Wednesday, August 28, 2013

VMworld HOL using VCVA (vCenter Virtual Appliance)

This is the first of a series of HOL posts about "how we did it".

For the primary workload, we used the vCenter Virtual Appliance using the local Postgres database.

Due to the unusually high churn rate of HOL, we need to have a high ratio of vCenters.  These vCenters needed to have a lot of horsepower behind them to survive this churn.

1) Paravirtualized SCSI adaptors for disk controllers for the VCVA vm.
2) Created 2 additional dedicated datastores (Luns) for each of the DB & Logs on the VCVA vm.
3) 4 CPU's x 32GB memory (we might have gone a bit high on memory)
4) Removed all long term logging and rollups, we are doing all stats in vC Ops.
5) Increased heap sizes to large for the SPS, tomcat inventory & vCenter process.

The only downside to the VCVA is the fact that it doesn't support linked mode, but you can get around that with the NGC & SSO.

ESXi 5.1vHost vDS ports on an stateless reverts to 512 after reboot

By default when you set the ports on hosts max to 1024, after reboot, it goes back to 512 on a stateless host. This is a known issue in the 5.1 release notes.
  • maxProxySwitchPorts setting not persistent after stateless host reboot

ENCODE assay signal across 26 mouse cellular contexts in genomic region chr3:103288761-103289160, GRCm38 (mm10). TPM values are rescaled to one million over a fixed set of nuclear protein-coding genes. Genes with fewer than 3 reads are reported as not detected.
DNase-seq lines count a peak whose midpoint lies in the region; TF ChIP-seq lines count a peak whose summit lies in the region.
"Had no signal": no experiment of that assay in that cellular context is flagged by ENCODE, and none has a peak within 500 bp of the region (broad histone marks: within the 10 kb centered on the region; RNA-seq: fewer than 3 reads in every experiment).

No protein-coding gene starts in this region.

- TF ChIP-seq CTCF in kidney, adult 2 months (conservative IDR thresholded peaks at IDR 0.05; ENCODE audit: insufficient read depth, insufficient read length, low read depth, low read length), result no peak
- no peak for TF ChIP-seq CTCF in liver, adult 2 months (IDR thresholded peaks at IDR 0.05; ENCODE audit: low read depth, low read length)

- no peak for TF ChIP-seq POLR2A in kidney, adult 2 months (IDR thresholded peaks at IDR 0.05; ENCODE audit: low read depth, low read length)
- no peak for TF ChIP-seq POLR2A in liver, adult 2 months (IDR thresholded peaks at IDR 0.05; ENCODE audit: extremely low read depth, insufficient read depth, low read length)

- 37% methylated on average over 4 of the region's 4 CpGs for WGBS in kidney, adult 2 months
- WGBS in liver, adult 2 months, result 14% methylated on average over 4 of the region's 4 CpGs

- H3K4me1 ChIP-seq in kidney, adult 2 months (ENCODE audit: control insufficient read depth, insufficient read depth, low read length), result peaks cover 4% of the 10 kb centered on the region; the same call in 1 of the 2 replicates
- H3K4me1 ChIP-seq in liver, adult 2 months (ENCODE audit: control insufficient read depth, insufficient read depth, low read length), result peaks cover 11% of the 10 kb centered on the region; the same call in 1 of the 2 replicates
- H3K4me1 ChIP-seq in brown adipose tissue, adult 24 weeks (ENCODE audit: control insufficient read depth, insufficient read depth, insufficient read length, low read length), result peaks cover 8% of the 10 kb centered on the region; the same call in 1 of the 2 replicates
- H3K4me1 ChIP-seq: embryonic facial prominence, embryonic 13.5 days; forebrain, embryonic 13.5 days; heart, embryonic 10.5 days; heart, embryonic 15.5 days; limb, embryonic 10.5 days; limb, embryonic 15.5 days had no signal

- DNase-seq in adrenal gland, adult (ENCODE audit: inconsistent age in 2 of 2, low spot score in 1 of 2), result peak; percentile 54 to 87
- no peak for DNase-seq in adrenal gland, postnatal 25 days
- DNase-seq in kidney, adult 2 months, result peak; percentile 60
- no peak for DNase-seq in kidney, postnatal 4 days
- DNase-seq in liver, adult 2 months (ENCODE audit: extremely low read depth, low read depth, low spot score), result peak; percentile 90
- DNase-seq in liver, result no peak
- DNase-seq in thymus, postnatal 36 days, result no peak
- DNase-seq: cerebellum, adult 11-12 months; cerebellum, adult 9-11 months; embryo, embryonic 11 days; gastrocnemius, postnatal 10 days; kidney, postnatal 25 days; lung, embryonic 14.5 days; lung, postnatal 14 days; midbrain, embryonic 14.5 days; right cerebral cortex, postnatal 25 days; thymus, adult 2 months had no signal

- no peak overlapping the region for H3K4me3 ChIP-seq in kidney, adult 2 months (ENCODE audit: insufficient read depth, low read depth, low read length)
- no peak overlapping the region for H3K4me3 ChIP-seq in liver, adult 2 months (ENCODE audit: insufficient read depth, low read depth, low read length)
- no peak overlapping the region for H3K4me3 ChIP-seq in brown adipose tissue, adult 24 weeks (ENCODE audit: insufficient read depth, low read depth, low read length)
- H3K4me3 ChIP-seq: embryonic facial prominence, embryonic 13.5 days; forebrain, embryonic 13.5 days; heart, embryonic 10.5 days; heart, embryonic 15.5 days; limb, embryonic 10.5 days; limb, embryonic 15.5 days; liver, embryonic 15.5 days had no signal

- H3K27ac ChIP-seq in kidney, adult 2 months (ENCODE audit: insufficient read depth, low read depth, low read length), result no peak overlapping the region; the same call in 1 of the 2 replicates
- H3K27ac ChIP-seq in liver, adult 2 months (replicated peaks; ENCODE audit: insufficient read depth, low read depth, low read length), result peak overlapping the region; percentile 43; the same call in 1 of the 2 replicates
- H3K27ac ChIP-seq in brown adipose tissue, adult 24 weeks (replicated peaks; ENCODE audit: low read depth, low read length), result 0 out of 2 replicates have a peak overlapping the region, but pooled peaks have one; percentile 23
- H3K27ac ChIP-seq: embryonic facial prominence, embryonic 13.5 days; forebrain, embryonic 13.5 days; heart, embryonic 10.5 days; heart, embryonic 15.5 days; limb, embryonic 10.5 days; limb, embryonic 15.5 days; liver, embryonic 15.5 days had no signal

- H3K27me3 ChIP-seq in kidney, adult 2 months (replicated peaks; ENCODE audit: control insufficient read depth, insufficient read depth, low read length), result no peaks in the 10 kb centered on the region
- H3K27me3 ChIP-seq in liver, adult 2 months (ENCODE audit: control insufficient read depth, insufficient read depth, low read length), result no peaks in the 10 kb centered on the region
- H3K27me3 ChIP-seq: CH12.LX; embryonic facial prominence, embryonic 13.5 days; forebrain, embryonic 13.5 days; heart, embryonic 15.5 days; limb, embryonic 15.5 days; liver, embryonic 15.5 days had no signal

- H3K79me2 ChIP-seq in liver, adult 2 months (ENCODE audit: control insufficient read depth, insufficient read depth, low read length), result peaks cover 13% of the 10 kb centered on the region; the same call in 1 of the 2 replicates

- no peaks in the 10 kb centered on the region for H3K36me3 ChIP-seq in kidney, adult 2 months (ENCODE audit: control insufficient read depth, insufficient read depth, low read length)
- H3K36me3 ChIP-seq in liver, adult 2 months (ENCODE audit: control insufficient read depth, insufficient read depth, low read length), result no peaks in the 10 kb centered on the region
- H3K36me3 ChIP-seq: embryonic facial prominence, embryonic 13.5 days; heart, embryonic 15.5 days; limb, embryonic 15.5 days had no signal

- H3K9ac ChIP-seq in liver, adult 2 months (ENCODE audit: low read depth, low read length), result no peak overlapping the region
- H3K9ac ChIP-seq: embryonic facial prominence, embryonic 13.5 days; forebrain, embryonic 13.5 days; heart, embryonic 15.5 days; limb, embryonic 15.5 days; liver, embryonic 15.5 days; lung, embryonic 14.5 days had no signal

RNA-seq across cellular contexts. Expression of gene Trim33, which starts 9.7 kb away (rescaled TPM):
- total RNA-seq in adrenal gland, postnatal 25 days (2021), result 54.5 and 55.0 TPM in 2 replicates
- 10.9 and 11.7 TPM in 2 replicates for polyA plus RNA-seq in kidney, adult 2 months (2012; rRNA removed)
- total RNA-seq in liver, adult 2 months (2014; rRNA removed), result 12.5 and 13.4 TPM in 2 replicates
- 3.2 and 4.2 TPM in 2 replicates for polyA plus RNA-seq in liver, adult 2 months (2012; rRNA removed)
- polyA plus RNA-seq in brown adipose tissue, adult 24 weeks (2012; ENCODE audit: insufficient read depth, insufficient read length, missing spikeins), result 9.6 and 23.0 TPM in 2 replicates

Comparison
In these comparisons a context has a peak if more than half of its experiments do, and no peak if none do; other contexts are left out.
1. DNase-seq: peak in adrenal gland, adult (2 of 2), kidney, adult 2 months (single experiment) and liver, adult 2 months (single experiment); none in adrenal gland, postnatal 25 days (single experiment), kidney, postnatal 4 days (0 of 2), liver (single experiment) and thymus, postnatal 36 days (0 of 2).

• The maximum number of ports on a host is reset to 512 after the host is rebooted and a host profile applied. When you set maxProxySwitchPorts on a specific stateless host on a distributed switch, the setting might not persist when the host is rebooted. This applies only to stateless hosts that are part of a distributed switch and have had themaxProxySwitchPorts setting changed.
  • Workaround: Manually change the maxProxySwitchPorts settings for the hosts after reboot.

There are 3 ways to make this change, i'll discuss them here.

1) vSphere Windows Client, this way seems to work, but does not.  The UI states that the host must be rebooted after the setting is changed. Some experimenting looked like the change did take effect immediately without a reboot and I've confirm in the API guide that a reboot is no longer needed for ESXi 5.1 hosts (, so the "must reboot" label just a UI artifact.

2) Workaround stated above in the release notes using PowerCLI, While changing the maxProxySwitchPorts with PowerCLI does work, it's a pain. 

3) Using the NGC (next gen web client).  We found the workaround to be setting the "Default max number of ports per host" via the NGC and this does persist between reboots. We tested this on a host that we rebooted and it did come up with 1024 ports. 

The credit for this goes to my members, Jacob RossJoe Keegan.